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A few years ago, my father-in-law and I baked a batch of chocolate chip cookies together.  Kind of a bonding experience, in its way, especially since he’s not the chatty type.  Just before we slid the first batch into the oven, I grabbed a spoonful of batter and stuck it in my mouth, as I’ve done since I was old enough to hold a spoon.

He stared at me in horror.  “Did you just eat the raw dough?” he asked.  “Yeah!  Want some?!”  I jabbed the spoon in his direction.  He recoiled as though I had just shouted “En garde!”

“I wouldn’t be caught dead eating raw dough,” he said.  He insisted on calling it raw dough, which somehow made it seem more threatening.

Now I looked at him in horror.  “I’ve never made a batch of cookies without eating several spoonfuls of the dough.  It’s the best part!” I said.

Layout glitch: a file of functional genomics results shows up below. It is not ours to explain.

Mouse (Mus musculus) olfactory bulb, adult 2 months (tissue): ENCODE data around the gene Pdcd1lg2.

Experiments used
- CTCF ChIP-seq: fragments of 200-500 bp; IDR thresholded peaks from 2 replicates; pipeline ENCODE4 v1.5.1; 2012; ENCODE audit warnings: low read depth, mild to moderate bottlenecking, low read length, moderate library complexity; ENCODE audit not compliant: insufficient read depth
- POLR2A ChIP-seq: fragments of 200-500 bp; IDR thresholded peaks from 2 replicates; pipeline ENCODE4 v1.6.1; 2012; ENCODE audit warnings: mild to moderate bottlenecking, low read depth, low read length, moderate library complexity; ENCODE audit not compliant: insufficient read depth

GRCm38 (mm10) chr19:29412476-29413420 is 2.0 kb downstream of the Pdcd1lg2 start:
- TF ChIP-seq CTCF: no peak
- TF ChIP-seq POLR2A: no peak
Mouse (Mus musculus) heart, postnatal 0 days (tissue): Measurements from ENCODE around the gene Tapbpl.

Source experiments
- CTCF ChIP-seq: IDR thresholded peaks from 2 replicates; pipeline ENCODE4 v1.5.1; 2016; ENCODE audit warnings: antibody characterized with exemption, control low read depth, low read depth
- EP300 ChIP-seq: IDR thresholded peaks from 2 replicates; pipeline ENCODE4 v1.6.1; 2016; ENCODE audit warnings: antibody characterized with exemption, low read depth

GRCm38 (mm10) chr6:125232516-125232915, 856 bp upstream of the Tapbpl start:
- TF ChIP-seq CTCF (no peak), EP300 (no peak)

I’m sure at that moment we each felt an acute sense of pity for the other poor misguided soul.  My father-in-law, an infectious disease physician, has taken an oath to protect people from the nasty bugs that hide out in places like raw eggs, bugs just waiting to attack a defenseless gut.  He looks at raw eggs and pictures all manner of human suffering.

I, on the other hand, grew up in a household where our chocolate chip cookie recipe, taped to the back of the kitchen cabinet, had a little handwritten note at the bottom that said, “Remember to leave some dough in the bowl for mom.”  Whenever we cooked together, my mom and I would stand next to the bowl with our spoons and scoop out the perfect ratio of batter/chocolate chips.  And it wasn’t just cookies.  We’d swirl our spoons over the top of brownie batter or cake batter, ostensibly to “smooth it out.”  For years, I underbaked my cookies, brownies, and cakes, trying to hang on to some of that batter-y goodness.  And I still love desserts that have a soft and warm feel, like chocolate pudding cake or molten lava cake.